My favourite community project of 2013, was The Napkin Project, initiated by artist, Deirdre Nelson. I had the pleasure of taking part in one of Deirdre's workshop 2 years ago, part of the CTN Conference. She also did a residency, and exhibition in the Sirius Arts Centre in Cobh, (which I made something for too)
Since then, I've been following Deirdre's work with great interest. She is inspiring! Her work brings new levels to the idea of 'artist in the community' combining art, textiles and community practice. Anyone interested in this area should see her work.
The Napkin Project began when artist Deirdre Nelson was working with residents at a dementia care home.
"While she was involved with a project to create artwork for a new dementia care home, artist Deirdre Nelson noticed that residents in Brunelcare’s existing Saffron care home were often fascinated by the textured edges of items, playing with, handling and exploring objects such as the napkins they used at mealtimes. A member of staff told her that one resident would join napkins together to carry her possessions around with her or that another used hers as a vase to hold flowers; a napkin became more than just a napkin. The Napkin Project evolved out of this observation and the other artwork that was created for Saffron Gardens. It has now grown a life of its own".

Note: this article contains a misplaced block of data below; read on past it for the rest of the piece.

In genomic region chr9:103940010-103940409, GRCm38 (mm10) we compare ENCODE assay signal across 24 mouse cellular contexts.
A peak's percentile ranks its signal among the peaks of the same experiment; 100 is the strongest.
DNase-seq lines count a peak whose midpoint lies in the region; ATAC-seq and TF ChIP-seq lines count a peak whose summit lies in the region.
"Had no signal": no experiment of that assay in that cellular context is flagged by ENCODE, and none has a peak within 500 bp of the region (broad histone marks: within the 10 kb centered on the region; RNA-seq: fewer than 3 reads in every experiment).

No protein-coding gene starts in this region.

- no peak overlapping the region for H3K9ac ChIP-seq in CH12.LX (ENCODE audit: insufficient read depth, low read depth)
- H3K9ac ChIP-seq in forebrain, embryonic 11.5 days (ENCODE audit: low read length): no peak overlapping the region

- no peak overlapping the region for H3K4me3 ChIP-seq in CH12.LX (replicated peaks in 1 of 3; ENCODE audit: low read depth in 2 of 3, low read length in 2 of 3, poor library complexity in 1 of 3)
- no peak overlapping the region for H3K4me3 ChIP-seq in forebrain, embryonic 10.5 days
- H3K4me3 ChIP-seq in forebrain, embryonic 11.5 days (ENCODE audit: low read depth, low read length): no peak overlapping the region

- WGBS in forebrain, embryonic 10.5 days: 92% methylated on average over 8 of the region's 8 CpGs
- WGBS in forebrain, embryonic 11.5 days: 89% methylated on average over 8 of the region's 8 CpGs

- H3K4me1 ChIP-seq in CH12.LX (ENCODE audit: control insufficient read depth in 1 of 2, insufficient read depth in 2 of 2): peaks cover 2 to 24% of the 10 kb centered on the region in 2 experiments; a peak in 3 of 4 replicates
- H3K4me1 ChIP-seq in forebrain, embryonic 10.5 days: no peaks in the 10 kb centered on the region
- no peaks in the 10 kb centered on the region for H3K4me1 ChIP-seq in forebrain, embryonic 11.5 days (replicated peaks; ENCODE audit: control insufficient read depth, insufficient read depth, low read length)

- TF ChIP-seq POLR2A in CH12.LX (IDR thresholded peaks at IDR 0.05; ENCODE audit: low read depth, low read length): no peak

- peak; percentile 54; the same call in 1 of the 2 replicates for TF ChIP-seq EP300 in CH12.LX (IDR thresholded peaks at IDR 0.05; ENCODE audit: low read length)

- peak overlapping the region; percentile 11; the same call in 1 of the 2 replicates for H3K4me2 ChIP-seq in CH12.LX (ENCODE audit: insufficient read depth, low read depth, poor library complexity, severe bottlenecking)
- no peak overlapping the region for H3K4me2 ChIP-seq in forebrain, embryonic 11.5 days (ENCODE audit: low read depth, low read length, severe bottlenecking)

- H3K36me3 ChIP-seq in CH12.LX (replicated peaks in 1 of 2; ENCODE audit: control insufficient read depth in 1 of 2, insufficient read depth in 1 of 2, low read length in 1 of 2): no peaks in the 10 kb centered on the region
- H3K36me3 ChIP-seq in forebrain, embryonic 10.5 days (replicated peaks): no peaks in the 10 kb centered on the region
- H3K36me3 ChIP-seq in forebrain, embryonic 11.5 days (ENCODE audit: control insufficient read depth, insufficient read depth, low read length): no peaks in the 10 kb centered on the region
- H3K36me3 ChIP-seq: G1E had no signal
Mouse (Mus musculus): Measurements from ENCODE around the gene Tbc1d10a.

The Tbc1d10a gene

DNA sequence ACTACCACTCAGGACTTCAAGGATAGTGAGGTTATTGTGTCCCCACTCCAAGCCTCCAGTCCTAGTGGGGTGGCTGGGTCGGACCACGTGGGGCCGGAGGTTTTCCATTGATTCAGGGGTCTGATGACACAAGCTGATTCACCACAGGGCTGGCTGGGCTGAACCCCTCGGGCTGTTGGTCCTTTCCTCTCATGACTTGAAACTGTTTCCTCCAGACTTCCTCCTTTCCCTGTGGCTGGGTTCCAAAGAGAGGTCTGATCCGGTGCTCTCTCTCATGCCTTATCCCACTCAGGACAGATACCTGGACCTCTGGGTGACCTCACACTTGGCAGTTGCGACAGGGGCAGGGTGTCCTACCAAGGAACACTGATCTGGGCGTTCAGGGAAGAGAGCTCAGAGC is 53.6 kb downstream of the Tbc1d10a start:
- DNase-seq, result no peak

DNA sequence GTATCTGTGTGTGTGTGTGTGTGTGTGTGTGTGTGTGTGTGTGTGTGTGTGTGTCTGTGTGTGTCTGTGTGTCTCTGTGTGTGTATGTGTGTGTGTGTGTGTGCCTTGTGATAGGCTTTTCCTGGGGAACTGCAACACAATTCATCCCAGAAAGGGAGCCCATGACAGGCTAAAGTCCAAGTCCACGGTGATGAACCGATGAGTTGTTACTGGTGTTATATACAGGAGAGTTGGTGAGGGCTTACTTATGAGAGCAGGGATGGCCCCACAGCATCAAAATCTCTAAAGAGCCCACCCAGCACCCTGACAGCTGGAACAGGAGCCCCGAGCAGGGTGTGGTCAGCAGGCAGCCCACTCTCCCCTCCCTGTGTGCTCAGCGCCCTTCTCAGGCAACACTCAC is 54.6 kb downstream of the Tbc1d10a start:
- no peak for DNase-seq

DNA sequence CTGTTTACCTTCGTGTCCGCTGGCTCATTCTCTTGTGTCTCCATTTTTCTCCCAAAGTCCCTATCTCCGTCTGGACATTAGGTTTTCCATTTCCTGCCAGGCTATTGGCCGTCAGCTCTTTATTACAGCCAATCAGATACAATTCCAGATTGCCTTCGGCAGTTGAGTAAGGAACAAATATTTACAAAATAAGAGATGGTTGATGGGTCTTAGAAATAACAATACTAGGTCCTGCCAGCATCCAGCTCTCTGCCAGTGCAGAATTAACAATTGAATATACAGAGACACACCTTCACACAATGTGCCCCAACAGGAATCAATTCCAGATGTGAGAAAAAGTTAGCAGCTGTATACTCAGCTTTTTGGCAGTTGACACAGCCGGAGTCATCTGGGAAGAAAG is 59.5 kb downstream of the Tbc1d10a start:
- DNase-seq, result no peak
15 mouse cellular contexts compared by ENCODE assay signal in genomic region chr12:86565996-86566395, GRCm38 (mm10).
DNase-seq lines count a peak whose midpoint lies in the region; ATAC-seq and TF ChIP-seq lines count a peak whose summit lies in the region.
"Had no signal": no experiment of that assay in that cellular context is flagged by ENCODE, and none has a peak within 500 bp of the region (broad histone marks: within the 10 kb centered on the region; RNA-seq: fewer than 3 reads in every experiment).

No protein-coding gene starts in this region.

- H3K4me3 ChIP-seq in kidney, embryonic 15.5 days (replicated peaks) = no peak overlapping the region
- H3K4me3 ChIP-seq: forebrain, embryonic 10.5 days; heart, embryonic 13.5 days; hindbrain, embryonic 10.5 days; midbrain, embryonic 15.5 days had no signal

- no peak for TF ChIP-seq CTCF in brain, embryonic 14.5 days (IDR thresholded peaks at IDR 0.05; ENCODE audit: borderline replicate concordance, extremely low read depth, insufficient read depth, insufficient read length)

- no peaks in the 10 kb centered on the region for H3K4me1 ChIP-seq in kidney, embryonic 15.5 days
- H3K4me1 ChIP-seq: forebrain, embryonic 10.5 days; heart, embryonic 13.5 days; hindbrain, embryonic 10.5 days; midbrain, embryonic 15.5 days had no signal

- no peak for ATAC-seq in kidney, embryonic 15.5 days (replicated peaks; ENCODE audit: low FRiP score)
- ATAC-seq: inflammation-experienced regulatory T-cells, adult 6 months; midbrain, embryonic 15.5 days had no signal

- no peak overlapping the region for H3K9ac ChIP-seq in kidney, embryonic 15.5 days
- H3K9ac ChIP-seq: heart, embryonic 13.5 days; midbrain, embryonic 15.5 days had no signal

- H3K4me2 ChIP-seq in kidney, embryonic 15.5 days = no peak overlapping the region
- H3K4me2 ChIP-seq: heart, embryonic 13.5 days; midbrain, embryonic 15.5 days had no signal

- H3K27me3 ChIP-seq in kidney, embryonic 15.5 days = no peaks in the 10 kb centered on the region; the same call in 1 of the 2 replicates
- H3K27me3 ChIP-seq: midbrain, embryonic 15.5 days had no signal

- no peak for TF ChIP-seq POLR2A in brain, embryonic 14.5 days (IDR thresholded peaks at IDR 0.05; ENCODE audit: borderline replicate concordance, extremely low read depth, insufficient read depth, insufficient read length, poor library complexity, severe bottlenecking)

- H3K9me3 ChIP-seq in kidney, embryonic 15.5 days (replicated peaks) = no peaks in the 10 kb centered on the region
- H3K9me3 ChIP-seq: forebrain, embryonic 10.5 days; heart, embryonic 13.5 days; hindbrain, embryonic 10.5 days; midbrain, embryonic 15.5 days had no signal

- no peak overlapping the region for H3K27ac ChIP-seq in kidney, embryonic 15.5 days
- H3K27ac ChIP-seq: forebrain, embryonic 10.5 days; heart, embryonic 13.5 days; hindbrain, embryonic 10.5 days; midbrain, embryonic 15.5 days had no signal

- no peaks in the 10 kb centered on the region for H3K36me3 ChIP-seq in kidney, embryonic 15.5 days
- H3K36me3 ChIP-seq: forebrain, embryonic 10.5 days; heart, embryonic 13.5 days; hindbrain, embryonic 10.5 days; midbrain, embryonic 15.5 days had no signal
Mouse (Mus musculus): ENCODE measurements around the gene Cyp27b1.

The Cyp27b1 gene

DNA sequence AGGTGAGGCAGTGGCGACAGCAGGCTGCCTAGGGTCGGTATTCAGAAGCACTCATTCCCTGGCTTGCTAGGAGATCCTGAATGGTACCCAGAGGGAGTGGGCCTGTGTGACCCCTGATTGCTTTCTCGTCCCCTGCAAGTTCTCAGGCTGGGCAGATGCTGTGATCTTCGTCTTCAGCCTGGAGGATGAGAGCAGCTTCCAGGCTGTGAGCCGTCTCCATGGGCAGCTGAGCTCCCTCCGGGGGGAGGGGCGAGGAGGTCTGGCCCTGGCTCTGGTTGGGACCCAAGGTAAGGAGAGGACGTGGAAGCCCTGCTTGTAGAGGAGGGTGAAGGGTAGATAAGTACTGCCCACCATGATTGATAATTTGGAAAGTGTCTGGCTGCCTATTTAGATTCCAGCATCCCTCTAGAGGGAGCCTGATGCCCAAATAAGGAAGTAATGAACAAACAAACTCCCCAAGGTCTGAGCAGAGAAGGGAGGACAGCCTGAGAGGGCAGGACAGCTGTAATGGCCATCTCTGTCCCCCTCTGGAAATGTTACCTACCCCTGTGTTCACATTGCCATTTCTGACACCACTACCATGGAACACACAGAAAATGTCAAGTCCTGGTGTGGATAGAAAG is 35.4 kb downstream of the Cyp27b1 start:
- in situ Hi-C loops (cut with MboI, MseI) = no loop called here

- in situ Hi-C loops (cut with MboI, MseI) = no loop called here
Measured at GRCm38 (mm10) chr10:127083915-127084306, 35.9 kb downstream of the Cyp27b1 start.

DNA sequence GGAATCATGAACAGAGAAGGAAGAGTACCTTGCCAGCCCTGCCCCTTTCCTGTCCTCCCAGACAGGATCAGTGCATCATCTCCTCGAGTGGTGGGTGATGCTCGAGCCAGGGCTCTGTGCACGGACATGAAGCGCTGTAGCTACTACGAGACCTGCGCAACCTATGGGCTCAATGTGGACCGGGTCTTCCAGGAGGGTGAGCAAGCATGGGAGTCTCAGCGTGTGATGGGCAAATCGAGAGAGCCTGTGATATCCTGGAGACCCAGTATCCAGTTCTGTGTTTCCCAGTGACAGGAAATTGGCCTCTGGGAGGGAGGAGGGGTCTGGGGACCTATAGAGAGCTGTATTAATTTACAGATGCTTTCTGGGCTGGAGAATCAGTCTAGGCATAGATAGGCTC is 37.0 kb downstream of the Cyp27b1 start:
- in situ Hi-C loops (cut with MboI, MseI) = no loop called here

Since its launch in it has been getting some fantastic press
When trying to come up with the design for my napkin, I ended up in conversation with my little man (just turned 7). The theme was Home, and what it meant to us. I decided it would be a great project to work on together, we dreamed up our favourite things about home, and drew lots of pictures. There is nothing lovelier in the world than a kids drawing. I'd prefer to look at children's art than most modern art, any day. Because I love his drawings so much, the child gave me lessons in drawing, his style. We designed our napkin, full of everything we love about our home (omitting computers, dvds, Nintendo, etc...)
So, we started to embroider together too. I gave him his own hoop,needle and thread. He though it hilarious, trying to poke the needle through the cloth from underneath, and try and get it in the right spot. Think tetris in the Middle Ages. The attention span didn't last long, but it was still lovely to have him involved in some small way. Sometimes I think life is so compartmentalized, we have our family time, me time, work time, etc, all in neat boxes. It is so lovely to participate, as a family, a group, as a community. To come together to create, with no barriers of age, position, and time.
I hope the residents of the home, enjoy the napkins as much as we did in making it.